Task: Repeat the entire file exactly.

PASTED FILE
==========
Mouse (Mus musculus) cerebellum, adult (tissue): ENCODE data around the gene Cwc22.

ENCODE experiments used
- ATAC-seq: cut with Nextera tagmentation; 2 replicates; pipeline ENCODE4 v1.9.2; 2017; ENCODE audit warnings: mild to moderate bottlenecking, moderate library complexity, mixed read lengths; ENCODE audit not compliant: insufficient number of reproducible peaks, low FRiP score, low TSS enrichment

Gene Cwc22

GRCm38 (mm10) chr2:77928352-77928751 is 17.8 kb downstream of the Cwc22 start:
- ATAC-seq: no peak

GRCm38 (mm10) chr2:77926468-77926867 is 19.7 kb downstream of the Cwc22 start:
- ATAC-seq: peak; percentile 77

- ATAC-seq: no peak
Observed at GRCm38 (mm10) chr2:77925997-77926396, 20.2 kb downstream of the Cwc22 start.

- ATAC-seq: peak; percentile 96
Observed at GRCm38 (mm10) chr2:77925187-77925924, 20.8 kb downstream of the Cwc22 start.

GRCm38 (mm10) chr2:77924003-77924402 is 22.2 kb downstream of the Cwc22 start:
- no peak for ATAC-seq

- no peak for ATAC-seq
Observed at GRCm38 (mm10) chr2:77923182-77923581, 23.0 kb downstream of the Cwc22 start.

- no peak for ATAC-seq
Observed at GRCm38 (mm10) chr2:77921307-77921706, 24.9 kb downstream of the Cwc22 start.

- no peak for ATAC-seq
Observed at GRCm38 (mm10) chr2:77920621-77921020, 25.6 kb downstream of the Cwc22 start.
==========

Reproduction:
Mouse (Mus musculus) cerebellum, adult (tissue): ENCODE data around the gene Cwc22.

ENCODE experiments used
- ATAC-seq: cut with Nextera tagmentation; 2 replicates; pipeline ENCODE4 v1.9.2; 2017; ENCODE audit warnings: mild to moderate bottlenecking, moderate library complexity, mixed read lengths; ENCODE audit not compliant: insufficient number of reproducible peaks, low FRiP score, low TSS enrichment

Gene Cwc22

GRCm38 (mm10) chr2:77928352-77928751 is 17.8 kb downstream of the Cwc22 start:
- ATAC-seq: no peak

GRCm38 (mm10) chr2:77926468-77926867 is 19.7 kb downstream of the Cwc22 start:
- ATAC-seq: peak; percentile 77

- ATAC-seq: no peak
Observed at GRCm38 (mm10) chr2:77925997-77926396, 20.2 kb downstream of the Cwc22 start.

- ATAC-seq: peak; percentile 96
Observed at GRCm38 (mm10) chr2:77925187-77925924, 20.8 kb downstream of the Cwc22 start.

GRCm38 (mm10) chr2:77924003-77924402 is 22.2 kb downstream of the Cwc22 start:
- no peak for ATAC-seq

- no peak for ATAC-seq
Observed at GRCm38 (mm10) chr2:77923182-77923581, 23.0 kb downstream of the Cwc22 start.

- no peak for ATAC-seq
Observed at GRCm38 (mm10) chr2:77921307-77921706, 24.9 kb downstream of the Cwc22 start.

- no peak for ATAC-seq
Observed at GRCm38 (mm10) chr2:77920621-77921020, 25.6 kb downstream of the Cwc22 start.